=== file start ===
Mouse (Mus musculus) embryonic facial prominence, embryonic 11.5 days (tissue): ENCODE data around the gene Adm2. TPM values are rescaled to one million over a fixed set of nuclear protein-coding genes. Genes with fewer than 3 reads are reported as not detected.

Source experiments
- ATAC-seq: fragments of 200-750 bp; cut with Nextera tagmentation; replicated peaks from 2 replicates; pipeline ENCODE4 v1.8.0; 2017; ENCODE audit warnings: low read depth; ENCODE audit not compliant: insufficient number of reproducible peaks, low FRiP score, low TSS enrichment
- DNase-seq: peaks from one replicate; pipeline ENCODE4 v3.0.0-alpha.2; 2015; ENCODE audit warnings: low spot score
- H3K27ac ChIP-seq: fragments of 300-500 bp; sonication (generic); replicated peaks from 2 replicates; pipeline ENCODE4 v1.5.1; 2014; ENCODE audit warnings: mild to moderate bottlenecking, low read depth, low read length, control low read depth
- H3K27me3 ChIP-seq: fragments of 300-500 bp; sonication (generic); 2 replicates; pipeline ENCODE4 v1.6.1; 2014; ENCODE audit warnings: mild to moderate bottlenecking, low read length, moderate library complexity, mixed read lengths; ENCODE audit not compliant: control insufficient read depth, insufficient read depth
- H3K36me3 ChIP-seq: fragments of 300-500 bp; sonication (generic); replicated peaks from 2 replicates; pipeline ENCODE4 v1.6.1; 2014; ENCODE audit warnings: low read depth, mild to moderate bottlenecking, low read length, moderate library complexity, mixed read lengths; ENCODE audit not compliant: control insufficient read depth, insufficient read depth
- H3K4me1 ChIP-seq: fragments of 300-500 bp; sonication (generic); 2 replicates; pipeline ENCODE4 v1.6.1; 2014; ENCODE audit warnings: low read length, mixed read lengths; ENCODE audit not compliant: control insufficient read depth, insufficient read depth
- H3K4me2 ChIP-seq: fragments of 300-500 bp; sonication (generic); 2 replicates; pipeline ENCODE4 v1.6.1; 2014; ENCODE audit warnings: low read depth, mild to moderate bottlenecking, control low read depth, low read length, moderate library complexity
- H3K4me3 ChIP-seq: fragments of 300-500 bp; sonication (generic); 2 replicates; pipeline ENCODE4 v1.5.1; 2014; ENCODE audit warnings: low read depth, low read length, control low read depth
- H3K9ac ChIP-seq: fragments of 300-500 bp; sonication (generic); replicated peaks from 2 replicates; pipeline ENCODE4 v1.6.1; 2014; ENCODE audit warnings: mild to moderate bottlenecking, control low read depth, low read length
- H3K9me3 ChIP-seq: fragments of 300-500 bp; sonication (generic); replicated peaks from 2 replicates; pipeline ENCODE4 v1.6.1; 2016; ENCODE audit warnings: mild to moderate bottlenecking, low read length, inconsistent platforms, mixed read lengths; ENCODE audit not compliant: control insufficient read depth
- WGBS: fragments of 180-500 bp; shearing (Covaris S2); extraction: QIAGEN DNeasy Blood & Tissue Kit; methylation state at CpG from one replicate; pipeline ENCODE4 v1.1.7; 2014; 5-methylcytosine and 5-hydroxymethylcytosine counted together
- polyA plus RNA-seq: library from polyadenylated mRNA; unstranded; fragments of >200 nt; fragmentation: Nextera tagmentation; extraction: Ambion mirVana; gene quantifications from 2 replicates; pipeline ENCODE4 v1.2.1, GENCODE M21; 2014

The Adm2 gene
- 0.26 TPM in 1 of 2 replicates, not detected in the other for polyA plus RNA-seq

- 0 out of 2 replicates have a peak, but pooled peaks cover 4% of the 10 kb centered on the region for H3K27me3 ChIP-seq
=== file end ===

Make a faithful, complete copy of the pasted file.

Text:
Mouse (Mus musculus) embryonic facial prominence, embryonic 11.5 days (tissue): ENCODE data around the gene Adm2. TPM values are rescaled to one million over a fixed set of nuclear protein-coding genes. Genes with fewer than 3 reads are reported as not detected.

Source experiments
- ATAC-seq: fragments of 200-750 bp; cut with Nextera tagmentation; replicated peaks from 2 replicates; pipeline ENCODE4 v1.8.0; 2017; ENCODE audit warnings: low read depth; ENCODE audit not compliant: insufficient number of reproducible peaks, low FRiP score, low TSS enrichment
- DNase-seq: peaks from one replicate; pipeline ENCODE4 v3.0.0-alpha.2; 2015; ENCODE audit warnings: low spot score
- H3K27ac ChIP-seq: fragments of 300-500 bp; sonication (generic); replicated peaks from 2 replicates; pipeline ENCODE4 v1.5.1; 2014; ENCODE audit warnings: mild to moderate bottlenecking, low read depth, low read length, control low read depth
- H3K27me3 ChIP-seq: fragments of 300-500 bp; sonication (generic); 2 replicates; pipeline ENCODE4 v1.6.1; 2014; ENCODE audit warnings: mild to moderate bottlenecking, low read length, moderate library complexity, mixed read lengths; ENCODE audit not compliant: control insufficient read depth, insufficient read depth
- H3K36me3 ChIP-seq: fragments of 300-500 bp; sonication (generic); replicated peaks from 2 replicates; pipeline ENCODE4 v1.6.1; 2014; ENCODE audit warnings: low read depth, mild to moderate bottlenecking, low read length, moderate library complexity, mixed read lengths; ENCODE audit not compliant: control insufficient read depth, insufficient read depth
- H3K4me1 ChIP-seq: fragments of 300-500 bp; sonication (generic); 2 replicates; pipeline ENCODE4 v1.6.1; 2014; ENCODE audit warnings: low read length, mixed read lengths; ENCODE audit not compliant: control insufficient read depth, insufficient read depth
- H3K4me2 ChIP-seq: fragments of 300-500 bp; sonication (generic); 2 replicates; pipeline ENCODE4 v1.6.1; 2014; ENCODE audit warnings: low read depth, mild to moderate bottlenecking, control low read depth, low read length, moderate library complexity
- H3K4me3 ChIP-seq: fragments of 300-500 bp; sonication (generic); 2 replicates; pipeline ENCODE4 v1.5.1; 2014; ENCODE audit warnings: low read depth, low read length, control low read depth
- H3K9ac ChIP-seq: fragments of 300-500 bp; sonication (generic); replicated peaks from 2 replicates; pipeline ENCODE4 v1.6.1; 2014; ENCODE audit warnings: mild to moderate bottlenecking, control low read depth, low read length
- H3K9me3 ChIP-seq: fragments of 300-500 bp; sonication (generic); replicated peaks from 2 replicates; pipeline ENCODE4 v1.6.1; 2016; ENCODE audit warnings: mild to moderate bottlenecking, low read length, inconsistent platforms, mixed read lengths; ENCODE audit not compliant: control insufficient read depth
- WGBS: fragments of 180-500 bp; shearing (Covaris S2); extraction: QIAGEN DNeasy Blood & Tissue Kit; methylation state at CpG from one replicate; pipeline ENCODE4 v1.1.7; 2014; 5-methylcytosine and 5-hydroxymethylcytosine counted together
- polyA plus RNA-seq: library from polyadenylated mRNA; unstranded; fragments of >200 nt; fragmentation: Nextera tagmentation; extraction: Ambion mirVana; gene quantifications from 2 replicates; pipeline ENCODE4 v1.2.1, GENCODE M21; 2014

The Adm2 gene
- 0.26 TPM in 1 of 2 replicates, not detected in the other for polyA plus RNA-seq

- 0 out of 2 replicates have a peak, but pooled peaks cover 4% of the 10 kb centered on the region for H3K27me3 ChIP-seq